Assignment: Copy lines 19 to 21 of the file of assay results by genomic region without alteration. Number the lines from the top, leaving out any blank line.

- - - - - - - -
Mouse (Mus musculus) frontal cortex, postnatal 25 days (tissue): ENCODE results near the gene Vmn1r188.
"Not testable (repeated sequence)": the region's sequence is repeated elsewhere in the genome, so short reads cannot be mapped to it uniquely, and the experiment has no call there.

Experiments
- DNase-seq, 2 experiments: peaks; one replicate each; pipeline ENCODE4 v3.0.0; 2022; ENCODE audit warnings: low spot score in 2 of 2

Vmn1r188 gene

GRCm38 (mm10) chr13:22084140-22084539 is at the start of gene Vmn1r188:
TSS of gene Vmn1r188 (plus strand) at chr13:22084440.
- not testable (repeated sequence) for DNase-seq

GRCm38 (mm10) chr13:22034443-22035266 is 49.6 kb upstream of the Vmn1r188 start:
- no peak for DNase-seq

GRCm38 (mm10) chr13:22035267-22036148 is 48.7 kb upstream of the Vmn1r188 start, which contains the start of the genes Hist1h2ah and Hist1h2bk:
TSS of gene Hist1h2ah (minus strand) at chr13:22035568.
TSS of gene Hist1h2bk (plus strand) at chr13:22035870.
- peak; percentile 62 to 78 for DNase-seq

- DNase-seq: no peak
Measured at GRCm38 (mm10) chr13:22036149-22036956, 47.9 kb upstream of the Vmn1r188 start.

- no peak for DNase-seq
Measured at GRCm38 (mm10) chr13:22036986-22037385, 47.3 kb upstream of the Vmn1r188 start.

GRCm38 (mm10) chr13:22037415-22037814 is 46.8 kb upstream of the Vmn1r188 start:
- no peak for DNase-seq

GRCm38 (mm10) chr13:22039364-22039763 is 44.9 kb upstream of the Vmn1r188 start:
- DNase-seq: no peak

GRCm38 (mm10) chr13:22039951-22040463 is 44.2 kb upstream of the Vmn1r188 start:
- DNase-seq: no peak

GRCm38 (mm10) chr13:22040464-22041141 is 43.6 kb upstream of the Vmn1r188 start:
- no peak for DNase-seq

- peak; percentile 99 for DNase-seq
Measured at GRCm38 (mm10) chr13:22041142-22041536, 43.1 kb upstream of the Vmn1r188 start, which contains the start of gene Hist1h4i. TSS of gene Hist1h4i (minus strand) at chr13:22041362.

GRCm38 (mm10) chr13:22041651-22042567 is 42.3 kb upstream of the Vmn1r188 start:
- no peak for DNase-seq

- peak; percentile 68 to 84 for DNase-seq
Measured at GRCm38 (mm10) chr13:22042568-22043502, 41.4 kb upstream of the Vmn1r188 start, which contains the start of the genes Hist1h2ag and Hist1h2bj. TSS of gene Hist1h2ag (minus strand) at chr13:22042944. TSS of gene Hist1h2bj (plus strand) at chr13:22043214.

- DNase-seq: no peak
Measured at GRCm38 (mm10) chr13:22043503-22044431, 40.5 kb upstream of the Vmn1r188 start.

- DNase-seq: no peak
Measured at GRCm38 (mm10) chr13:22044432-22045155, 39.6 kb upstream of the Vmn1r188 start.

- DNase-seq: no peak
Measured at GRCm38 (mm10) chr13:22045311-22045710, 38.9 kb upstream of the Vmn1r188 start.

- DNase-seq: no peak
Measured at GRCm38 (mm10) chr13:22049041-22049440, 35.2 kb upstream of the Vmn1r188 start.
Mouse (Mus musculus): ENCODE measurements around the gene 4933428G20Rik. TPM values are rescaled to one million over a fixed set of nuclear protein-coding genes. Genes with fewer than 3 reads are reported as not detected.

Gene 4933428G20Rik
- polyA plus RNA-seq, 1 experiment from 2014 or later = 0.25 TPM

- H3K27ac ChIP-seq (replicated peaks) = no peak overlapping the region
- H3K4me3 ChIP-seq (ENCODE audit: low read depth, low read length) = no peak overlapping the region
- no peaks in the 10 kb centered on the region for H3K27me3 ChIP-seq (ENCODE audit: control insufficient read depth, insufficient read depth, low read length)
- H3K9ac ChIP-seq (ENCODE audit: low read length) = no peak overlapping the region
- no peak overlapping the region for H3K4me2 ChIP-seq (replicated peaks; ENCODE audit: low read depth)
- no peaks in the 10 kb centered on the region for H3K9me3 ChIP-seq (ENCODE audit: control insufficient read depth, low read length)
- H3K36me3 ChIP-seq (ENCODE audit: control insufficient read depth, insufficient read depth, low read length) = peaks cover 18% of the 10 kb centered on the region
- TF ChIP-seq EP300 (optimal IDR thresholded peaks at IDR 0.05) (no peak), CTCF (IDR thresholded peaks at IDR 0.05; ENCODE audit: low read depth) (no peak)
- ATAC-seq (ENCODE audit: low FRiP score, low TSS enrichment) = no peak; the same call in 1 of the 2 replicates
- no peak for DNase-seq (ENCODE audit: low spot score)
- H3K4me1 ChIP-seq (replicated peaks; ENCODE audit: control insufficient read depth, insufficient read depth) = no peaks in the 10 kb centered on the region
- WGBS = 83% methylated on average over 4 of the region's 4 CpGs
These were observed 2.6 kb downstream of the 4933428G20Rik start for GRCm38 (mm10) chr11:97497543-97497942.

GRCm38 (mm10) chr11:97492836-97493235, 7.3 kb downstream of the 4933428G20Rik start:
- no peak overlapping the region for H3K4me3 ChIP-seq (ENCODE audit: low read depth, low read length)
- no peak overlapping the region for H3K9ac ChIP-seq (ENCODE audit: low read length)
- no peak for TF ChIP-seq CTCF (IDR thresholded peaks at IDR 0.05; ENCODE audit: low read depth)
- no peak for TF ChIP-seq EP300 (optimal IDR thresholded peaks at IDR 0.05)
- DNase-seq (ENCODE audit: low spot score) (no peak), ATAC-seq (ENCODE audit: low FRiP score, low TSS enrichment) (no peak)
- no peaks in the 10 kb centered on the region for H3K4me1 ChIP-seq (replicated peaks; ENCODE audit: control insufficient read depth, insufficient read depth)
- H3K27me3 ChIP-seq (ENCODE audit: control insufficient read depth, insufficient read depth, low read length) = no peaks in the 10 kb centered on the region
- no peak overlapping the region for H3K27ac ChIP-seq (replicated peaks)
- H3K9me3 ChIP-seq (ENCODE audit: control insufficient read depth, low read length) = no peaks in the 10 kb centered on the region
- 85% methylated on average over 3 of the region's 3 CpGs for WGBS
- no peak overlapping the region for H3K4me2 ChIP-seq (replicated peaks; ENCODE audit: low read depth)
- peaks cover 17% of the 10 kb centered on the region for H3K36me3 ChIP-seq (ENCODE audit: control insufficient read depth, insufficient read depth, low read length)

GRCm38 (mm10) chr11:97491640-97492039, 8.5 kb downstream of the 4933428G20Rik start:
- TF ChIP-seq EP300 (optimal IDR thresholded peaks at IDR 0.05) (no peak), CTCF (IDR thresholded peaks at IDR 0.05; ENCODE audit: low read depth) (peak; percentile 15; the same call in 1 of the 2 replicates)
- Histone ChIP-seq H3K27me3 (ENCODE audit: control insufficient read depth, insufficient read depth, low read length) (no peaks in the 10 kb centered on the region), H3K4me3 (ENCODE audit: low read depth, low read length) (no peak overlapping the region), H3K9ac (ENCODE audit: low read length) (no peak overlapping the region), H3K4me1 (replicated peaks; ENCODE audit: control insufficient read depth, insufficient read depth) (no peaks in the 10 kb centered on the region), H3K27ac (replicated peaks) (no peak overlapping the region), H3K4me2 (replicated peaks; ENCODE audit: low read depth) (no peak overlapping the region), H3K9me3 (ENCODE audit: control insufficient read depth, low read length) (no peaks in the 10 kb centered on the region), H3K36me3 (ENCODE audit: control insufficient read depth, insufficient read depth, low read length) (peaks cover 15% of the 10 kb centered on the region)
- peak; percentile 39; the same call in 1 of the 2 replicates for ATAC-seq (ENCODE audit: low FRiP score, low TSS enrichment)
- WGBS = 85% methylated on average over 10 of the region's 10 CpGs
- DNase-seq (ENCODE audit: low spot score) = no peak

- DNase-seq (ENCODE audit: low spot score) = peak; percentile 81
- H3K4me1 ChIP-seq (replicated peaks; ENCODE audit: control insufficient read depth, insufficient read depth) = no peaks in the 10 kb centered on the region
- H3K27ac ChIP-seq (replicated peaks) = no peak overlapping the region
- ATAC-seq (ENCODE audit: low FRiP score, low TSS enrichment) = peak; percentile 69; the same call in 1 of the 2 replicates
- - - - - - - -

GRCm38 (mm10) chr13:22037415-22037814 is 46.8 kb upstream of the Vmn1r188 start:
- no peak for DNase-seq

GRCm38 (mm10) chr13:22039364-22039763 is 44.9 kb upstream of the Vmn1r188 start: